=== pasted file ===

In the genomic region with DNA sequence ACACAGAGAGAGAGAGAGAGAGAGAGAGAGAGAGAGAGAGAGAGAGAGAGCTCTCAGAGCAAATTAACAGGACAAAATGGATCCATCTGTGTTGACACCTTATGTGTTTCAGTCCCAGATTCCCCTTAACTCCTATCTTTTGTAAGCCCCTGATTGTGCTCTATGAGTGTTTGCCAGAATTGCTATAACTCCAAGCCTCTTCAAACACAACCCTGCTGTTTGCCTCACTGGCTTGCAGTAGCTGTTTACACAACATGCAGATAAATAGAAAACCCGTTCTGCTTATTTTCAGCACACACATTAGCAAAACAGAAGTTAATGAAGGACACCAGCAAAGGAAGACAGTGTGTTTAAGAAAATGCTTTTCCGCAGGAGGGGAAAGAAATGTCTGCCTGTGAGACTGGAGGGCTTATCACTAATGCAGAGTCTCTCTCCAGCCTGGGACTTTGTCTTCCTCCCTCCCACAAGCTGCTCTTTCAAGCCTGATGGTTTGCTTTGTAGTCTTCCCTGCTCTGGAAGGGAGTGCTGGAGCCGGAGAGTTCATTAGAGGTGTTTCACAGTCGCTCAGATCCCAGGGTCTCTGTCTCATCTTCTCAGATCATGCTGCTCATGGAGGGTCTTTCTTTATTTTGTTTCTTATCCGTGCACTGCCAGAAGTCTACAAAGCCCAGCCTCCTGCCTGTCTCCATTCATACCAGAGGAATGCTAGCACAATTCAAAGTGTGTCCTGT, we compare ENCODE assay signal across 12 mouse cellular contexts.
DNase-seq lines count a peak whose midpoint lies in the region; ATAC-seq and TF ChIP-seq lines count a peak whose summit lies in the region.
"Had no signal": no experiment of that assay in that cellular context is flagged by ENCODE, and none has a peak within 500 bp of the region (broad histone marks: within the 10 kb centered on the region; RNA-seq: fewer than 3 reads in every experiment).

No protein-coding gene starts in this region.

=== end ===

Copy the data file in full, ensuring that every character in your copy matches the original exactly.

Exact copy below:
In the genomic region with DNA sequence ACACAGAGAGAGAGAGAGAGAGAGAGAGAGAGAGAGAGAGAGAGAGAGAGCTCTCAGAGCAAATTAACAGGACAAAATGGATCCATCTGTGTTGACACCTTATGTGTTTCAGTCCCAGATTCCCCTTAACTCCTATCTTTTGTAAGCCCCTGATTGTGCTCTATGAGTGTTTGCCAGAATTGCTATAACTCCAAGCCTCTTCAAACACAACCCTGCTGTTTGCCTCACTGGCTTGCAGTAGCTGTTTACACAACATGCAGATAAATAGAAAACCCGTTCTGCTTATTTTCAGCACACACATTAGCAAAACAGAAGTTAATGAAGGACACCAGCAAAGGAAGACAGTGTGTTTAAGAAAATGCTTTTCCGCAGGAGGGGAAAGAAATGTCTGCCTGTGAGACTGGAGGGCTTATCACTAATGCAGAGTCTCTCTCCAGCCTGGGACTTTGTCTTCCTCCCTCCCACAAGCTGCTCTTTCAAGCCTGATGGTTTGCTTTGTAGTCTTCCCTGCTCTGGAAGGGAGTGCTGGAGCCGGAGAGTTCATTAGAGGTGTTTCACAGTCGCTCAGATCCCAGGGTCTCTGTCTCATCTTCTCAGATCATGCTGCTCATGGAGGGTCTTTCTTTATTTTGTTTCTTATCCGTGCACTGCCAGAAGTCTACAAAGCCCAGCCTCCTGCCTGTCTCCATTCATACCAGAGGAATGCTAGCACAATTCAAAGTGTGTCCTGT, we compare ENCODE assay signal across 12 mouse cellular contexts.
DNase-seq lines count a peak whose midpoint lies in the region; ATAC-seq and TF ChIP-seq lines count a peak whose summit lies in the region.
"Had no signal": no experiment of that assay in that cellular context is flagged by ENCODE, and none has a peak within 500 bp of the region (broad histone marks: within the 10 kb centered on the region; RNA-seq: fewer than 3 reads in every experiment).

No protein-coding gene starts in this region.